For our end-of-game upgrades, we chose to capitalise on the fact that we’d eradicated two diseases, and grabbed positive mutations for both. For the yellow disease, it can now be cured from any location (no research station required), and for the blue, instead of treating it one cube at a time, it can now always be treated in bulk (similar to how it would be if it were cured, or if the medic were doing it, but this applies to all players). We did have a research station in Baghdad, and considered getting a starting research station there to aid movement around the board, but decided that the two eradicated diseases were too good an opportunity to pass up.

Eradicated diseases with new positive mutations

March

The mission briefing for this month gave us some good news – we now had new structures to add to the game, in the form of military bases. These offered a new fast travel network for selected characters, and there was also a new character introduced who could build them easily and move around from military bases and research centres by discarding any card. We named this character Derek, and set him to be a co-worker with Wei, which means they can transfer city cards even when they’re not both in the same city. We left Eric the medic in the box this time, and Gammidgy played as Derek.

New military base pieces

We now had an additional objective, on top of just curing three diseases. We needed to either eradicate one disease, or build six military bases distributed across the globe. We decided to principally focus on the latter, and see how it went.

We had a bit of bad luck early on when an epidemic occurred in Montreal and then the card immediately came up again, meaning that we had no opportunity to prevent an outbreak.

We managed to cure the black disease quite quickly, and at this point the board was looking reasonably manageable. There were a few cubes in Shanghai, but thanks to the quarantine specialist we had a quarantine token there so we didn’t have to worry about it too much.

Quarantine in Shanghai

Military base and Research Station in Atlanta, with a single blue cube

We didn’t have as much luck with the epidemics this time, and this game was much more difficult as a result. Blue was the next disease to be cured, and finally yellow. Our main objective was complete, but we still had to get one of the optional objectives. Things were looking a bit hairy, with epidemics and outbreaks occurring in the black disease zone, and an outbreak in Shanghai. Both of our optional objectives were within reach, as blue was close to being eradicated, but we made the decision to continue to focus on the military-base objective instead, as there was less chance of bad luck snatching victory from our hands.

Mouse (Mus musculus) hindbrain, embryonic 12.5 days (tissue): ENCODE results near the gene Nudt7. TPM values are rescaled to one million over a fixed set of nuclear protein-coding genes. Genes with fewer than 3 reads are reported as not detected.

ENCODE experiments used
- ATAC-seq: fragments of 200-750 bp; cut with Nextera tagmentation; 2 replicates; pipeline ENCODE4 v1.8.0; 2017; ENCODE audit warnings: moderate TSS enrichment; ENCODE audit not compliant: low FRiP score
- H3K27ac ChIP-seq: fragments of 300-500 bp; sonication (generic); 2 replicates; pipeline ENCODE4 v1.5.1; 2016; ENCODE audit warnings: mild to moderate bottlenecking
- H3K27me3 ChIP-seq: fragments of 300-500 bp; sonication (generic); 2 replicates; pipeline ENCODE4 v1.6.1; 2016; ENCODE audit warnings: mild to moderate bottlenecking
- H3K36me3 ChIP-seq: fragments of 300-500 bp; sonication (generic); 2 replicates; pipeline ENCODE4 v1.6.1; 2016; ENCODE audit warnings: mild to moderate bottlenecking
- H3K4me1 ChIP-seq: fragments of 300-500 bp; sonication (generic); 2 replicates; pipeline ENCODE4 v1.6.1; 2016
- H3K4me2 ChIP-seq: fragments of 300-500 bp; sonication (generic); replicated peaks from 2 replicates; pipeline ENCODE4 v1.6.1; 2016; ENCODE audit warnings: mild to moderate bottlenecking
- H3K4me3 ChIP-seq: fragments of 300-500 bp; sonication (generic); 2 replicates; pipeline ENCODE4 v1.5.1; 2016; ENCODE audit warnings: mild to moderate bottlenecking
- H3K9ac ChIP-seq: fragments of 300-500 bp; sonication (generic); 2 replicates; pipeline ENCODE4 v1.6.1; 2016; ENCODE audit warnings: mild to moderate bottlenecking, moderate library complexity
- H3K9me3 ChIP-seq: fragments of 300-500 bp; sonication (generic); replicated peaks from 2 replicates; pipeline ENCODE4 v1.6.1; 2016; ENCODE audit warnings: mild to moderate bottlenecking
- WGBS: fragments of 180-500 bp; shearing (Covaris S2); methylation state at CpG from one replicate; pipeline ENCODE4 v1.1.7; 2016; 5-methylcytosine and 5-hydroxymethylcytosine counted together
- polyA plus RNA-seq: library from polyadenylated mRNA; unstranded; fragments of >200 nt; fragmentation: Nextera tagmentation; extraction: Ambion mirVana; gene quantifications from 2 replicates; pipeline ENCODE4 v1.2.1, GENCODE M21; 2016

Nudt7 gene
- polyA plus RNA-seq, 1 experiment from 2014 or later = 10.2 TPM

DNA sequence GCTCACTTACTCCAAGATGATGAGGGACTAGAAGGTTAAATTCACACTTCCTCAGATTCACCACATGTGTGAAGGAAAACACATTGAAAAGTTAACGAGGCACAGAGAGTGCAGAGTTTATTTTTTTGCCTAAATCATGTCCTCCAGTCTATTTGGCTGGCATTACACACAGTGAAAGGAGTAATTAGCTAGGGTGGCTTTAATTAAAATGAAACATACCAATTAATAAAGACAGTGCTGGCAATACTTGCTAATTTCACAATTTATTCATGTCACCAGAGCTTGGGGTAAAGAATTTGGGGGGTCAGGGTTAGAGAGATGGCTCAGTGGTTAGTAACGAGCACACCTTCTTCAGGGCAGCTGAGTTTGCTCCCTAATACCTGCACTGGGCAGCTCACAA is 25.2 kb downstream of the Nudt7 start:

The situation deteriorating in Asia

Black and yellow both on the cusp of crisis

The “Grassroots Program” event card popped up at a very convenient time, and we were able to get the sixth military base down just in the nick of time. The board was looking very troubling, and we wouldn’t have held out much longer. We also placed a research station in Riyadh as part of the last turn, which meant that for one of our two game-end upgrades we could place a starting research station there. This means that for future games we’ll all be able to fast travel over there on our first turn, if necessary. For our second game-end upgrade, we gave Ewan (the quarantine specialist) the ability to view the two two cards in the infection deck at the start of their turn, as this meant that if multiple cities were at risk of an outbreak, they’d know which one to place a quarantine token on.

The end of game state in Asia – Hong Kong and Taipei haven’t worsened, but a couple of other cities are deteriorating slightly

A few slightly unstable cities in the black and yellow disease zones

A few cities in North America now slightly unstable

We managed to make much more progress in this session than we expected – we weren’t anticipating beating both February and March on our first go. But we are aware that we had a lot of good luck in the first game, and the second one we only got through by the skin of our teeth. April is going to be a huge challenge.

Pete

Leave a Reply

Your email address will not be published. Required fields are marked *